Located in the illustrious Bund 18 building, the restaurant is the brand’s first location in China and opened its doors in March 2014. Business meal and corporate dining, according to Zhang is “almost non-existent” amid the outbreak. “This hugely impacted wine consumption at the restaurant,” he admitted.
The only growth he saw during the outbreak is delivery services. The restaurant partnered with China’s biggest delivery app Meituan to offer delivery to clients at home or in offices, as the country gradually returns to work.
What worries wine merchants and importers during the outbreak is when sales are stalled at restaurants and hotels, cash flow becomes a pressing matter. Off-trade sales first slowed, followed by cancelled orders from restaurants, hotels, bars and corporates. This posed a significant cash flow problem for many wine merchants and importers.
“The biggest problem to recover is not from sales but from financing or not clients that are not paying,” Alberto Fernandez, managing partner of Torres China, told Vino Joy News.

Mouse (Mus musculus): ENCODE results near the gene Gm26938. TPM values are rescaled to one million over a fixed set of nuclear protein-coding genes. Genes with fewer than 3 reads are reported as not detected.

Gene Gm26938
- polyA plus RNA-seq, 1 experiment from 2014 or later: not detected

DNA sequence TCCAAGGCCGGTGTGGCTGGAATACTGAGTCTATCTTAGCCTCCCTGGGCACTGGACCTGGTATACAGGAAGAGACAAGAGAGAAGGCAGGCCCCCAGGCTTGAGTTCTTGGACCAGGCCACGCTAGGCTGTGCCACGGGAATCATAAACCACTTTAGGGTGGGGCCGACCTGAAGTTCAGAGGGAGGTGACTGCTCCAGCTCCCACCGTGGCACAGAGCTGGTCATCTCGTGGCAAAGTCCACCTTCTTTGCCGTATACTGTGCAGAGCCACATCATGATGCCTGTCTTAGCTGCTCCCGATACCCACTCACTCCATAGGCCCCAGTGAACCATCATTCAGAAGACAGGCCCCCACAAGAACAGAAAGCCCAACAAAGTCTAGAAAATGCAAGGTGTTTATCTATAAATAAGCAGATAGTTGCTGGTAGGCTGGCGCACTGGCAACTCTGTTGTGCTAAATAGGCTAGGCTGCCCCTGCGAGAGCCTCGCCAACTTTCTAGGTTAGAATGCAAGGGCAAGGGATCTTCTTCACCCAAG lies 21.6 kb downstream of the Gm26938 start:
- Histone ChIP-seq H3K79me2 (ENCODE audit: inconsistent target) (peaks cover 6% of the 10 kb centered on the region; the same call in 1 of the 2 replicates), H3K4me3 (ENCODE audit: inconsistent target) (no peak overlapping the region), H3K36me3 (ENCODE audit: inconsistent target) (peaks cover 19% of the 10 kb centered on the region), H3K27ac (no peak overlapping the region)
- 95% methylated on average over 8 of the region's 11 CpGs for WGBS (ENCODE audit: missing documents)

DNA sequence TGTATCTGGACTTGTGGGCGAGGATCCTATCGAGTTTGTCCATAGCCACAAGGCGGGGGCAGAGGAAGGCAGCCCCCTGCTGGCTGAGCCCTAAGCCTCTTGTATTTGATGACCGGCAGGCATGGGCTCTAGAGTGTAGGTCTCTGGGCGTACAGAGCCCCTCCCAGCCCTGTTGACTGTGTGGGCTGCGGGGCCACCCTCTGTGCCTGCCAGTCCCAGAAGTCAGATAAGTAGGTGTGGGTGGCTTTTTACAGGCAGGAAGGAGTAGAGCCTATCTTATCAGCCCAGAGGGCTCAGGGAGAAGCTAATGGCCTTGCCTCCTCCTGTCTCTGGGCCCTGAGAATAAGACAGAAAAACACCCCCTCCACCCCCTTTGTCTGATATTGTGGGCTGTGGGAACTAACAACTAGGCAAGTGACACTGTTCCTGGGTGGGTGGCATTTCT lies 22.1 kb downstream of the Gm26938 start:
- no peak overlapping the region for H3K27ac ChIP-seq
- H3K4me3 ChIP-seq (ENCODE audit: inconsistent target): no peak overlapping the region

Founded in 1997, the importer ranks among the country’s top 10 biggest wine importing companies in mainland China. The company’s February projection was -85%, due to the strict lockdown measures across the country. “For March, I feel it will be -60%, April -30%, May -10%, and rest of the year hopefully not more than -5%,” he estimated frankly.
The only sliver lining is that February’s sales drop was 80%, slightly better than expected, he added, but overall the country’s wine sector will likely see notable drops as earlier China’s wine trade association warned of “cliff-like” sales drop.